NYSAPPS 2016
 

Abstract Submission CLOSED


For NYSS APS information, contact:
Dr. Erica Simoson 
erica.simoson@fredonia.edu
716-673-4625

"The Milky Way’s Galactic bar can punch holes in stellar streams"

Sarah Pearson, Columbia University

As clusters of stars orbit our own Milky Way, a gravitational tidal interaction unfolds and the clusters tear apart into distinct morphological and kinematic structures.  From our detailed understanding of gravity, the distribution and motions of these stellar structures enable us to work backwards in time and thereby study our Milky Way's past and evolution. Palomar 5 is an old cluster of stars orbiting our Galaxy, while disrupting into thin leading and trailing stellar arms. It is located ~16 kpc (~52000 light years) above the Galactic plane. In this talk, I will show that a previous encounter between the stream and the Milky Way’s Galactic bar (which is a collection of billions of stars coherently rotating in the plane of our Galaxy) has punched a hole in the stream which can explain why the leading arm of Palomar 5 appears to be a lot shorter than the trailing arm. The discovery that the bar can punch holes in stellar streams has important implications for cosmology, which predicts that our Galaxy should be filled with dark matter subhalos of various sizes. One proposed method to detect the dark matter subhalos, is to search for them through disturbances in the structure of stellar streams. My work demonstrates that the Galactic bar can create holes of very similar appearance to those created if dark matter subhalos pass through or close by stellar streams. I therefore caution that we should not necessarily interpret the holes in stellar streams as evidence of the existence of dark matter subhalos. Additionally, I will demonstrate how the Galactic bar’s interaction with the Palomar 5 stream provides an intriguing methodology for studying our own Milky Way’s Galactic bar in more detail.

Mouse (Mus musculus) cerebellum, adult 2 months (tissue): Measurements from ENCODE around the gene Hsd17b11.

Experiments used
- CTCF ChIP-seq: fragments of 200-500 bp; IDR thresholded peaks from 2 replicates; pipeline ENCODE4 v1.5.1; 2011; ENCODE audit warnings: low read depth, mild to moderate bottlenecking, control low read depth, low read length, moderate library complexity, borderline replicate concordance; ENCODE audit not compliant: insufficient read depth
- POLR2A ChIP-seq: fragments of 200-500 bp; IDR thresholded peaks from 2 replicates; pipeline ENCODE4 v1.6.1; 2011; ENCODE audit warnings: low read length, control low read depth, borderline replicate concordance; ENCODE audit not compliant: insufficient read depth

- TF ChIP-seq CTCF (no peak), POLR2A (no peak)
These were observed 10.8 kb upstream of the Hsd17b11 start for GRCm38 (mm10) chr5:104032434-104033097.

For program, contact:  
Dr. Heather Watson – watsonh@union.edu
Dr. Nelia Mann – mannn@union.edu
Dr. Samuel Amanuel – amanuels@union.edu
Ms. Lynnette Stec – stecl@union.edu
Phone: 518-388-6254
Fax: 518-388-6947
Department of Physics & Astronomy, Union College, Schenectady, NY 12308